A good study that illustrates analysis in terms of these elements is Kanerva's 1990 Stanford dissertation Focus and phrasing in Chicheŵa phonology. Certain phonological processes involve lexical heads and its modifiers, for instance Pre-H Doubling. (I should point out that Kanerva unfortunately diverges from standard terminology in labeling this the Focus Phrase, since one of the factors governing where this constituent ends is whether the word is focused -- a focused word ends the PP, where it wouldn't if the were s not focused. He has some discussion of FP vs PP at the end of ch. 4 which is, shall we say, inconclusive). Then, the IP is motivated by looking at intonational phenomena, where it is shown that intonational overlays span sequences of PP (FP) phrases, but utterances can have multiple IPs.

There are various problems in this model having to do with higher-level syntactic units: for example, nothing reconstructs "S", or conjunctions of phrasal constituents (NP & NP). The IP can be pressed into service to handle such cases, but there are now alternatives such as allowing recursion in the PP. Since phonologists don't generally deal with intonation, the IP is not much used.

This paper by Selkirk gives a general state of the art account of phrasal relations, with some of her extensions of the original constrained Nespor & Vogel model.

As far as definitions of IP and PP are concerned, there is the fairly unhelpful purely formal statement that IP is immediately dominated by U (utterance) and immediately dominates PP, and PP immediately dominates CG (if there is such a thing) or W. There aren't any particular properties of PP or IP that are specific to that node, so if there is recursion (as is not assumed) then PP and IP are recursive; if rules refer only to Xmin, Xmax and X (neutral as to min or max) then that's a general property of all phrasal nodes.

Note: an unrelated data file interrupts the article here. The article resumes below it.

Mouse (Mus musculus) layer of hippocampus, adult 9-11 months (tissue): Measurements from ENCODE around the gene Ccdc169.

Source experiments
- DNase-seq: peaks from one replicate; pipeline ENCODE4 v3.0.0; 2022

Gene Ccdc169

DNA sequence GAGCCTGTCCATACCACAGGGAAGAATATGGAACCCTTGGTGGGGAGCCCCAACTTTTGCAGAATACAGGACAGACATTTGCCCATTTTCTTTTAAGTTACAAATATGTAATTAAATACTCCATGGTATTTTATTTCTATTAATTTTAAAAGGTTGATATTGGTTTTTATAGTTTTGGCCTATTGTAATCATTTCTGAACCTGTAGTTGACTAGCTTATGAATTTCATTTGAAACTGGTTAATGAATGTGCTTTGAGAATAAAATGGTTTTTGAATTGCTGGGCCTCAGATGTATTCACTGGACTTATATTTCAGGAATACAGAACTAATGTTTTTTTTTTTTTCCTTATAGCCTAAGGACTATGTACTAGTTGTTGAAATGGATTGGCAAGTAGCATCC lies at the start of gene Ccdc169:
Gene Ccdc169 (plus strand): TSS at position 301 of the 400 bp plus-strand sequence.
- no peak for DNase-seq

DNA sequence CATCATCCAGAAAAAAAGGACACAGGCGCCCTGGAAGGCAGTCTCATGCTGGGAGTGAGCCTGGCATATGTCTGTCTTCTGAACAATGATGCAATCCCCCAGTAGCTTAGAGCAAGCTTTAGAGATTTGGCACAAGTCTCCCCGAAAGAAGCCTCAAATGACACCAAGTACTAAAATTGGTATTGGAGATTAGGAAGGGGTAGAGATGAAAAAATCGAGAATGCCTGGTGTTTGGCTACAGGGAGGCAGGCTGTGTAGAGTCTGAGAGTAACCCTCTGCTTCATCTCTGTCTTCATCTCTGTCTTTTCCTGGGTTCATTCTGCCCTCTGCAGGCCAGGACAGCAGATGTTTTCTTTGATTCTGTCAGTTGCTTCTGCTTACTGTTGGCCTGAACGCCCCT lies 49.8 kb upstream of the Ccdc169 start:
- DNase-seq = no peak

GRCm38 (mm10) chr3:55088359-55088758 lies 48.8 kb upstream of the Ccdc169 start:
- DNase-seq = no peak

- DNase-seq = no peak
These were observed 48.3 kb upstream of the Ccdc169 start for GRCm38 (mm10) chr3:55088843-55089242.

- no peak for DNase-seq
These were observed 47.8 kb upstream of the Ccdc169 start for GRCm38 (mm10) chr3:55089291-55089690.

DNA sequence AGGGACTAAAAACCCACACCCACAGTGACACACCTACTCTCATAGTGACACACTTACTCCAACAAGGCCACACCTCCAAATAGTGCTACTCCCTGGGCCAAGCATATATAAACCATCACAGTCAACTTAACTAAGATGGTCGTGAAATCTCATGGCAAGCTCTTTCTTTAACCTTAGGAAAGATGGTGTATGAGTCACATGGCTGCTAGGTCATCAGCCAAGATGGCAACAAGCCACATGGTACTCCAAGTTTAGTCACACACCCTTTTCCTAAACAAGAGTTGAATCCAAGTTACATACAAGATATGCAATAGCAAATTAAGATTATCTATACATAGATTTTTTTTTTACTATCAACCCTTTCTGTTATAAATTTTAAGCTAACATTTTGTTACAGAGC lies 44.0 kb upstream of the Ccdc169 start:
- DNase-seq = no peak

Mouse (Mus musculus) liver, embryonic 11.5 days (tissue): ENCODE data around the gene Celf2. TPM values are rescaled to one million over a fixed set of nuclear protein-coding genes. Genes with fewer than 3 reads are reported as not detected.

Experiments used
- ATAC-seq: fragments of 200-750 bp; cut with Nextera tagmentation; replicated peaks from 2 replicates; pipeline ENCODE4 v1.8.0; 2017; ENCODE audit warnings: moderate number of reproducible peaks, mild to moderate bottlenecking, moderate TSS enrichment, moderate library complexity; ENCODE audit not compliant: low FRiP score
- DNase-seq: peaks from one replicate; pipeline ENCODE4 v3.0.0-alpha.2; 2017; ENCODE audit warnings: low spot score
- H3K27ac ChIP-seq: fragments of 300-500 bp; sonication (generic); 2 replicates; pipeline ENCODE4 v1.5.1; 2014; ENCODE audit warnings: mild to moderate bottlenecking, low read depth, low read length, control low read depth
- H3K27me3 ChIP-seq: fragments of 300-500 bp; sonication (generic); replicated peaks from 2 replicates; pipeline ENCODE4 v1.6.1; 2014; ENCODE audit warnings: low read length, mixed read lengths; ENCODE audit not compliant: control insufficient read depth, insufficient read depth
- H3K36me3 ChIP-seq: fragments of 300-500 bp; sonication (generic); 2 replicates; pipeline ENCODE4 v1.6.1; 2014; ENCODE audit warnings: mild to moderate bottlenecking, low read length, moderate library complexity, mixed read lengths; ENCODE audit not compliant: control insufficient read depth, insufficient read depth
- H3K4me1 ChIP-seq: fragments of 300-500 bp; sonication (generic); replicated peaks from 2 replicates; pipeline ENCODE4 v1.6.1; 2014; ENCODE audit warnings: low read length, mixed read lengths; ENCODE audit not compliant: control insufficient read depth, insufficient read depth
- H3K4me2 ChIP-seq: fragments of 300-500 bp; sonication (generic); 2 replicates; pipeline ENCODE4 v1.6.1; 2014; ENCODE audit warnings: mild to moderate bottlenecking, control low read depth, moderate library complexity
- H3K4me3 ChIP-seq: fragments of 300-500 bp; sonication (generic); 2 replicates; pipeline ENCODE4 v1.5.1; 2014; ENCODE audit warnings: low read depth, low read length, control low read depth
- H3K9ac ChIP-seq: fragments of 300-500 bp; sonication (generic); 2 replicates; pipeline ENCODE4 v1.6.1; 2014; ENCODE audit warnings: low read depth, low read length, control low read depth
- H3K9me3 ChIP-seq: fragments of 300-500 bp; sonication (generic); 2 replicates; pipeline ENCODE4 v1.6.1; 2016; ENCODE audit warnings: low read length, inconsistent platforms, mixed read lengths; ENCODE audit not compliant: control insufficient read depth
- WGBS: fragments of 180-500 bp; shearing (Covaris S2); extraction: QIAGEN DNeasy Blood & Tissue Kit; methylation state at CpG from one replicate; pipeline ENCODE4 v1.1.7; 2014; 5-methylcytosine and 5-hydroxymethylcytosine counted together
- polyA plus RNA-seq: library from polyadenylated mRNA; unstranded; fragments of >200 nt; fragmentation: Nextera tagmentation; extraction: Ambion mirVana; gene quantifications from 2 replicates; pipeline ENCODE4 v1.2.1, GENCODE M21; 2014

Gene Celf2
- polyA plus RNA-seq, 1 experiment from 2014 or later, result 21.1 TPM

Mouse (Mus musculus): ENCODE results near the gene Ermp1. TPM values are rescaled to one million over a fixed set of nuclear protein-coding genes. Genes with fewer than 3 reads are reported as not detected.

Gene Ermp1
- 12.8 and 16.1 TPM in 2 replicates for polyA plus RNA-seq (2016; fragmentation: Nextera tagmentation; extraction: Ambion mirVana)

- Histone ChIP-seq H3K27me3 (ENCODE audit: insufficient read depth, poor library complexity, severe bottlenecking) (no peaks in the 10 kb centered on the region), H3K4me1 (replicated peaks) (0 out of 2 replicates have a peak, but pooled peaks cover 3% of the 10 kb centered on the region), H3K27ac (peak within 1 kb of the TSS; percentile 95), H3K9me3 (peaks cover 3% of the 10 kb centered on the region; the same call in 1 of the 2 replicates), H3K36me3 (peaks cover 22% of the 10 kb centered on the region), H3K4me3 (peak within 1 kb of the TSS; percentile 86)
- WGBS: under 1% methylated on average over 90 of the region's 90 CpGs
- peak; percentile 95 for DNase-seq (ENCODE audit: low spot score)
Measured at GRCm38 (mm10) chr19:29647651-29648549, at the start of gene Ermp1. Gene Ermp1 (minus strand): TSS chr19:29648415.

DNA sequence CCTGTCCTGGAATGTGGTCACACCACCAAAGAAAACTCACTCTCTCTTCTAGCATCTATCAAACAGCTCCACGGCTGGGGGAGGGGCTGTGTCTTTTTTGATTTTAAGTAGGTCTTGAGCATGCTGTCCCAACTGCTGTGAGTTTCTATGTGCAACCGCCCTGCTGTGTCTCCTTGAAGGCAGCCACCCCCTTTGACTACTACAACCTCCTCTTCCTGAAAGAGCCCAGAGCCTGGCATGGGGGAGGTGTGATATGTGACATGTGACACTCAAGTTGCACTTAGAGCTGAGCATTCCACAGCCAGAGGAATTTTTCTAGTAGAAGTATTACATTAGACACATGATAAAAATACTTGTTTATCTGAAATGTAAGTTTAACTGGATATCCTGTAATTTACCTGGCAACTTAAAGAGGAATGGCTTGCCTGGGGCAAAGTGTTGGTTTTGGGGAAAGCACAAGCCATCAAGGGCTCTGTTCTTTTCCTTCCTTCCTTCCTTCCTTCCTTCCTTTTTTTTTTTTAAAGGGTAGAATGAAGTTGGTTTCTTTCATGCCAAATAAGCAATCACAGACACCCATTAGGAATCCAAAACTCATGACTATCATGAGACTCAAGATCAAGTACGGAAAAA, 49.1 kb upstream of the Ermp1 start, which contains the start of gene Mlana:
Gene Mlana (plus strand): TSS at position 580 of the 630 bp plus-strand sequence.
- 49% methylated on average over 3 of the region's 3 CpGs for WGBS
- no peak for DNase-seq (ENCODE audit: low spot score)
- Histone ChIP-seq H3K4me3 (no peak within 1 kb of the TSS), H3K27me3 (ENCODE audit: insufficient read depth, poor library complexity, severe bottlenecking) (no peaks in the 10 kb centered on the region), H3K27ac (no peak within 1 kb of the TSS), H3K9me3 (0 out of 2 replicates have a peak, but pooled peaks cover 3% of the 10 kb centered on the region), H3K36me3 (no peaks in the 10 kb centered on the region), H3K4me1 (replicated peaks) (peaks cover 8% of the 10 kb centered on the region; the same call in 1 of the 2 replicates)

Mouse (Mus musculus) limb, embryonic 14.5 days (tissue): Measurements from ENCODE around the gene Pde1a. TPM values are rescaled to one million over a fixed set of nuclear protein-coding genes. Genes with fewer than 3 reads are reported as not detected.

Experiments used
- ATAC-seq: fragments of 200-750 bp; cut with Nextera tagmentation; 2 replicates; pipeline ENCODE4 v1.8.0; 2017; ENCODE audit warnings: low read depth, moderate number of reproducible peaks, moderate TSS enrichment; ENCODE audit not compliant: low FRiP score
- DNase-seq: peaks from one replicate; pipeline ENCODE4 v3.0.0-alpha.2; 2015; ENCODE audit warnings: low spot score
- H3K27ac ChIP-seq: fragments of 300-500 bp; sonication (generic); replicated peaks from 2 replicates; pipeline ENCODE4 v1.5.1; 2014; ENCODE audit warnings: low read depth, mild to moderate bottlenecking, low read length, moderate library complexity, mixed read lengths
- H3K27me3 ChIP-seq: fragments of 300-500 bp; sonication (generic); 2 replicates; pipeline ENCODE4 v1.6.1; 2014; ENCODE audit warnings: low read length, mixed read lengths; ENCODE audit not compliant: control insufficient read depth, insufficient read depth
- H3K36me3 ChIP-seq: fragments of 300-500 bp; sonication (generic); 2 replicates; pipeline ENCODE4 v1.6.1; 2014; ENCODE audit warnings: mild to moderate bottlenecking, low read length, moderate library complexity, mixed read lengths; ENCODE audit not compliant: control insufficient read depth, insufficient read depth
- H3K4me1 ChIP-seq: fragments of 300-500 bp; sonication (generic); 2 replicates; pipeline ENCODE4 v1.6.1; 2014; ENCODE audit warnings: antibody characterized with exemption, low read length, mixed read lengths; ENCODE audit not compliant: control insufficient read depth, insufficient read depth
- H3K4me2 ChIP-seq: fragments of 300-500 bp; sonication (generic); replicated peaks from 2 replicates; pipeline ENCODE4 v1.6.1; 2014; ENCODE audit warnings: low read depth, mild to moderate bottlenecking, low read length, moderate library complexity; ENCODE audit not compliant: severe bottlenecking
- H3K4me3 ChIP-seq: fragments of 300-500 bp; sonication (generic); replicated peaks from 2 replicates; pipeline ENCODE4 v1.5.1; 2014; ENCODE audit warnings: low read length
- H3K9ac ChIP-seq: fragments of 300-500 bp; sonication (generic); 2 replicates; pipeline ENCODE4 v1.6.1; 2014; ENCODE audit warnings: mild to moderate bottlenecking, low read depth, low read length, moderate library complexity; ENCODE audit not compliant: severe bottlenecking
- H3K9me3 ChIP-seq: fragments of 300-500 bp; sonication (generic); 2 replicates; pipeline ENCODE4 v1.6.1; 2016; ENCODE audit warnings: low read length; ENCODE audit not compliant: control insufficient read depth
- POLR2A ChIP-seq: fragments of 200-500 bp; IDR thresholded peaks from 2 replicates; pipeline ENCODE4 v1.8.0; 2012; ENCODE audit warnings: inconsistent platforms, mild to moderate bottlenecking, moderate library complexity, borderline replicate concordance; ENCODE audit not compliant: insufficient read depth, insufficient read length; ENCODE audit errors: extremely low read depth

Originally there were attempts to set out necessary and sufficient conditions for creating PP (little effort was put into IP), basically in order to express the generalization that {X, Y} interact iff X is the head of the phrase that Y is a modifier of, but since that is not the only way in which grouping is defined (just the most frequent, it seems), the "definition" i.e. nature of the rules for building PP and IP are up in the air. The only grouping fact that prosodic theories (still, apparently) insist on is the strict hierarchy of the groupings: e.g. a parsing {[A B] [C } {D] [E F]} would be illegal. I would say that there aren't any clear a priori definitions of IP and PP, instead there are probabilities that a grouping effect would be handled as PP in some conditions (basically, "if the domain looks like syntactic Xmax") and as IP in some other conditions (mostly having to do with the relevance of focus, variability in size, connection to overlays, and on the syntactic side grouping together a number of Xmax's)

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  • Thanks, this is very helpful, especially the refs! I'm working through the Selkirk paper, but what I'm still not quite clear on is whether there are good cross-linguistic definitions of IP and PP. In the Xitsonga section of that paper, the approach seems to be "In this language we find two phonological processes with different domains, one larger than the other and both larger than ω; therefore we'll call one ι and the other φ." But that doesn't follow from any a priori definitions of ι and φ and thus doesn't seem generalizable. – TKR Apr 8 '17 at 17:17